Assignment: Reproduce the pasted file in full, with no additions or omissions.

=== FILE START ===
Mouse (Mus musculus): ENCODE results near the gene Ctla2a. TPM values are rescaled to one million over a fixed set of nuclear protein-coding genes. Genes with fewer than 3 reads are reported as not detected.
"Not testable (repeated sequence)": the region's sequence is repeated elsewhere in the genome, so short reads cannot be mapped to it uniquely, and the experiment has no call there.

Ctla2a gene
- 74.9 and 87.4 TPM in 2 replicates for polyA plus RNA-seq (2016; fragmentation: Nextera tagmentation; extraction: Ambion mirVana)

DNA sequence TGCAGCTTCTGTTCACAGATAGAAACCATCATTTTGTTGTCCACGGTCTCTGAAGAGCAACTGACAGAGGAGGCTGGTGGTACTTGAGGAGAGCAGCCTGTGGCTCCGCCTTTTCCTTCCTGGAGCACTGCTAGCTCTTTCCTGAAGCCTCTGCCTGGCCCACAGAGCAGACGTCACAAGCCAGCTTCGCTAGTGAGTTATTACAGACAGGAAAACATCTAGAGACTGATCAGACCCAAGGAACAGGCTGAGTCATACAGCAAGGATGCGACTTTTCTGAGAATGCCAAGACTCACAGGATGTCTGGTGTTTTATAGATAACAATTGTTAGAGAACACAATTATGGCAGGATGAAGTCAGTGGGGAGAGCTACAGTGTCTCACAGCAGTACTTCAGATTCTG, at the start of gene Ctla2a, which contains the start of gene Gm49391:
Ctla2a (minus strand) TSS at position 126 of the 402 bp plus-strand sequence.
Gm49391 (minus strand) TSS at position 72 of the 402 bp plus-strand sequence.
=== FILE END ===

Mouse (Mus musculus): ENCODE results near the gene Ctla2a. TPM values are rescaled to one million over a fixed set of nuclear protein-coding genes. Genes with fewer than 3 reads are reported as not detected.
"Not testable (repeated sequence)": the region's sequence is repeated elsewhere in the genome, so short reads cannot be mapped to it uniquely, and the experiment has no call there.

Ctla2a gene
- 74.9 and 87.4 TPM in 2 replicates for polyA plus RNA-seq (2016; fragmentation: Nextera tagmentation; extraction: Ambion mirVana)

DNA sequence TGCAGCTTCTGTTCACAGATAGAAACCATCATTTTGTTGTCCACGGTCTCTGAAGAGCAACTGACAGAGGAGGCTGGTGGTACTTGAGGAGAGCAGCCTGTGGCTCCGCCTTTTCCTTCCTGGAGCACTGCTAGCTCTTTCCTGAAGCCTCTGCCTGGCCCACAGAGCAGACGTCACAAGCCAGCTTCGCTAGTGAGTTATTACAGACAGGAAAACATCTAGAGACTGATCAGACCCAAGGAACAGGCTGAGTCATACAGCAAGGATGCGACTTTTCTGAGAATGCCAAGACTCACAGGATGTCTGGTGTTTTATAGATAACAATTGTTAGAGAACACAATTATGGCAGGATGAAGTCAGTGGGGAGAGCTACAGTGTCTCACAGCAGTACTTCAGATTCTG, at the start of gene Ctla2a, which contains the start of gene Gm49391:
Ctla2a (minus strand) TSS at position 126 of the 402 bp plus-strand sequence.
Gm49391 (minus strand) TSS at position 72 of the 402 bp plus-strand sequence.